FLAG
By Dr. Rocktopolus
From Chattanooga, TN
May 21, 2013
Whipping on the redpoint crux of " The Theater Of Pain " 5.13b Cooks Wall, NC
When you realize that grade, status, and sending is all relative and its all about enjoying yourself... Climb things that inspire you!

FLAG
By Greg Halliday
From Spanish Fork, UT
May 31, 2013
Medical students are named according to what year they are in school. i.e M1, M2, M3, or M4. When I was at the University of Iowa, we had an awesome, hugely experienced, very knowledgeable, MD instructor who would address himself as an M23. I think that this perspective that one is always learning and growing and will never really be "there" is excellent.

FLAG
By Bill M
From Fort Collins, CO
May 31, 2013
"When I hit 1,000 pitches. That's when I realized that I really didnt know anything, so I should be a lot more careful."

A lot truth to that!

FLAG
By Scott O
From California
Jun 1, 2013
Batman Pinnacle
Benjamin Chapman wrote:
When you feel proficient enough or have the skills to get yourself out whatever situation you might get yourself into. As the saying goes....judgement comes from experience and experience comes from bad judgement. You'll know and be confident that you can handle whatever situation you get into.



This is the most important thing.

FLAG
By david doucette
Jun 3, 2013
Top of Intersection Rock, Joshua Tree NP.
when my anchoring skills became solid and second hand nature and i could look at a spot and visually see how i was going to build an anchor in a matter of a minute or two, oftentimes less. mastering anchor building skills is a confidence booster and just plain smart.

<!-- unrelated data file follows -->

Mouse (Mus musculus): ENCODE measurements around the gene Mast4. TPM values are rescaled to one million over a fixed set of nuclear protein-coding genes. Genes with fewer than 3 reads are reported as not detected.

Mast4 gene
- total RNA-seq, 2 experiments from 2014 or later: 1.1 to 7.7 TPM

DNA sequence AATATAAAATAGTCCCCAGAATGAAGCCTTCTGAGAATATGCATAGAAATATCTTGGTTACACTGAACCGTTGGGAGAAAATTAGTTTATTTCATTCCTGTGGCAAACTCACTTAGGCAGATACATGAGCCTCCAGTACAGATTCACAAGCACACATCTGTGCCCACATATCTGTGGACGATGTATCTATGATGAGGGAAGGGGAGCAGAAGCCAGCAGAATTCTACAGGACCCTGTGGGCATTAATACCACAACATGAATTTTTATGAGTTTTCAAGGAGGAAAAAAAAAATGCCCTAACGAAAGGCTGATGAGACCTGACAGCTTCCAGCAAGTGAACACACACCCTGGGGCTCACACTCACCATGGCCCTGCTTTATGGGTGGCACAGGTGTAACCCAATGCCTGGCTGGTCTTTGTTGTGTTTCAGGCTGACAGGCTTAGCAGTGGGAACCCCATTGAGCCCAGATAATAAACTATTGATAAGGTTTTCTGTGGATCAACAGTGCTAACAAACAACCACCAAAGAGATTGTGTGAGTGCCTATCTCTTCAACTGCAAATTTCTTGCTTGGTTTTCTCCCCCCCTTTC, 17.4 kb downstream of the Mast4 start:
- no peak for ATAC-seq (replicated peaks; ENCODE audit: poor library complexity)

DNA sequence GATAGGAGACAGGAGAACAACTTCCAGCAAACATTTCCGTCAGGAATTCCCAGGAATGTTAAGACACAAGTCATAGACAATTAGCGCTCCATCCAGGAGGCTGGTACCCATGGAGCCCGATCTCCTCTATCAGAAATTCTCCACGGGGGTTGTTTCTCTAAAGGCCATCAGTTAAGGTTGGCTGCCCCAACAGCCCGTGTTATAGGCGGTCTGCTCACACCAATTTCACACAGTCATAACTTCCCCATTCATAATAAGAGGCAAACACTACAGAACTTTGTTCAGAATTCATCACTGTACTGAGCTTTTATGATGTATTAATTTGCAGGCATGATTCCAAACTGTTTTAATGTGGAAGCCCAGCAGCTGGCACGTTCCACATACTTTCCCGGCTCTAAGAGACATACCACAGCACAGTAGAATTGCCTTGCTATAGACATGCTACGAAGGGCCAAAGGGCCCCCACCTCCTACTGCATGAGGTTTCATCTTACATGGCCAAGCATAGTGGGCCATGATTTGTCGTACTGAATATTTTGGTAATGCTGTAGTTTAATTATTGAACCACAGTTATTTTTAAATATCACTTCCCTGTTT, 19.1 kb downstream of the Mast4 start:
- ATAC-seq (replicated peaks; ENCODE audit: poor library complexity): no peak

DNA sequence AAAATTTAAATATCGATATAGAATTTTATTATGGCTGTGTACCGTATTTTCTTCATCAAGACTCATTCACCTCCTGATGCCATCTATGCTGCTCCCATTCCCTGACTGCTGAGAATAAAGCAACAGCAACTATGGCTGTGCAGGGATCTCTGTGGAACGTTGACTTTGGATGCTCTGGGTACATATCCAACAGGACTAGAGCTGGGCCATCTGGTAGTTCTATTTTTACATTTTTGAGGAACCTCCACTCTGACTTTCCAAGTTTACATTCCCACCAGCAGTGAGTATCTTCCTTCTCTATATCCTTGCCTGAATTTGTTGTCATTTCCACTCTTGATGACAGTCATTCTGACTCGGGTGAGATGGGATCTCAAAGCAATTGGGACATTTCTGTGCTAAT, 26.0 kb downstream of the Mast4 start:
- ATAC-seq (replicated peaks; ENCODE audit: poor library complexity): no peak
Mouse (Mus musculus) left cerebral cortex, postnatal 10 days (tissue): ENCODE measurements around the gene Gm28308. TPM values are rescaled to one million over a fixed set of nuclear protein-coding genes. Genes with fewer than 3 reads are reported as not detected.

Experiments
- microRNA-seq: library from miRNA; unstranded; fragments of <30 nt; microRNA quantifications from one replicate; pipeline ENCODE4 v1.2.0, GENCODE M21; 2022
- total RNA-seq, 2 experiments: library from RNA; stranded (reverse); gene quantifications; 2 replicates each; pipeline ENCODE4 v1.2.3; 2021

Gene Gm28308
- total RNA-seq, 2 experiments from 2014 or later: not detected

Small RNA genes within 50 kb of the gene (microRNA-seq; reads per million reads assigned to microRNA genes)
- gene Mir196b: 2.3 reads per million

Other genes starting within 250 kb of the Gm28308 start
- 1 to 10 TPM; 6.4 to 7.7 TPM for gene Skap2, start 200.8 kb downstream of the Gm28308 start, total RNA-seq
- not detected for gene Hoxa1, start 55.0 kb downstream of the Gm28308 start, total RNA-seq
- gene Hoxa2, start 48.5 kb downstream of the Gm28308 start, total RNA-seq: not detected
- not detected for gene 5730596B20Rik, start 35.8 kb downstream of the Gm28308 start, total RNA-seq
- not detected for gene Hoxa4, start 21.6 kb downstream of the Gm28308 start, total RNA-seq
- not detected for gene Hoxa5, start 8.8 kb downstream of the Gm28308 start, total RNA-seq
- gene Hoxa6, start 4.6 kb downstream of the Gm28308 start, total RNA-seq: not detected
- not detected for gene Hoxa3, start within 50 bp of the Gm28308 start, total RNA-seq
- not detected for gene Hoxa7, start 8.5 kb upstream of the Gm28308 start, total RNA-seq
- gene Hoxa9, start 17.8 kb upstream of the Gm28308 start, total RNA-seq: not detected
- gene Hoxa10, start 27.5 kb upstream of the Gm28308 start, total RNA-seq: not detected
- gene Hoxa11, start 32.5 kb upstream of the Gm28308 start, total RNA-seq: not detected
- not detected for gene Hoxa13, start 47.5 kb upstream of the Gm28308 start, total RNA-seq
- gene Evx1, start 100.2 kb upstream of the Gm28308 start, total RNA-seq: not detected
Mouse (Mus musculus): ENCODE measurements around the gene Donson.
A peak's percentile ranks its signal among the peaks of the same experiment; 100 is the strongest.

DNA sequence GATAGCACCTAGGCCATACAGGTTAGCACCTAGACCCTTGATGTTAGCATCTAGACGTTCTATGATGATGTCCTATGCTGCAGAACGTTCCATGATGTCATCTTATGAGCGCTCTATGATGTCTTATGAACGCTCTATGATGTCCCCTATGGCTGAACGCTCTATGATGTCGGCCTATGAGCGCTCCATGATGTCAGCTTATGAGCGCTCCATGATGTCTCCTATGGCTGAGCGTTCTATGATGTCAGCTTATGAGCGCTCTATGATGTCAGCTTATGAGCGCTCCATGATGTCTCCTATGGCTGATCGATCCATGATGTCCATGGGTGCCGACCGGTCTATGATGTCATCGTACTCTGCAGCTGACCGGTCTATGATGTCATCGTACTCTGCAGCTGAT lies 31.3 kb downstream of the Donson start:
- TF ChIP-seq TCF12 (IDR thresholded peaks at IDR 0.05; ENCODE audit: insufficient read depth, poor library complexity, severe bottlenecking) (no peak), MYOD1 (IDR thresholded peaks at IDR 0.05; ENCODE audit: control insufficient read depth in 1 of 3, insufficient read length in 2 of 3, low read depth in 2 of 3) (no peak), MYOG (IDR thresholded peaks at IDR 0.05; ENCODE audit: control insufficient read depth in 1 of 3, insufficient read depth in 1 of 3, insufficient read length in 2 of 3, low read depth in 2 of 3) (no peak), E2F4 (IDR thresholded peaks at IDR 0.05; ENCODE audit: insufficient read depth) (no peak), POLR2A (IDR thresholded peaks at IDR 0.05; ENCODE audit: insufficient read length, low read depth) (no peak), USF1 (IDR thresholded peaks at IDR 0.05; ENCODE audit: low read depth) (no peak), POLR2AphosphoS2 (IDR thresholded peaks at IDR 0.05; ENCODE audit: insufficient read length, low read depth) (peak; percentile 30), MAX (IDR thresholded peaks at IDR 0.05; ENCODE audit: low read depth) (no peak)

FLAG
By Merlin
From Grand Junction
Jun 3, 2013
Greg D wrote:
When i was man enough to accept any answer, positive or negative when i posed a question on the world wide Web.


Stop hurting his feelings, the younger generation is quite sensitive.

FLAG
By Don Ferris
From Eldorado Springs
Jun 4, 2013
Crux of ignominy
While I'm no pro, I'd say you transition from a beginner to pro when you start getting paid to climb whether you're an athelete or a guide.

If it's a question of experience then I would think after a certain amount of exposure to the climbing world you eventually reach another level. When a climber no longer has to think about what to do and relys on instinct to get them through an ordeal is when that level is reached. I've been climbing pretty solidly for 3 years and don't feel like a beginner but there are times when I look at routes and think to myself, "there is no way I could make it up that." I've read through Freedom of the Hills more than a few times and feel like I know my stuff but in reality when the shit hits the fan I won't have the confidence until after I've made it back.

FLAG
 
By Greg D
From Here
Jun 4, 2013
Out of the blue.  Photo by Mike W. <br />
Merlin wrote:
Stop hurting his feelings, the younger generation is quite sensitive.


Sad but true. They are making the SNAGS of the nineties (sensitive new age guys) look like badasses.

FLAG
By Boots Ylectric
From Roselle IL
Jun 7, 2013
Tebow Climbs.  Bet you didn't know that.
Never stop learning.

This applies to climbing.

FLAG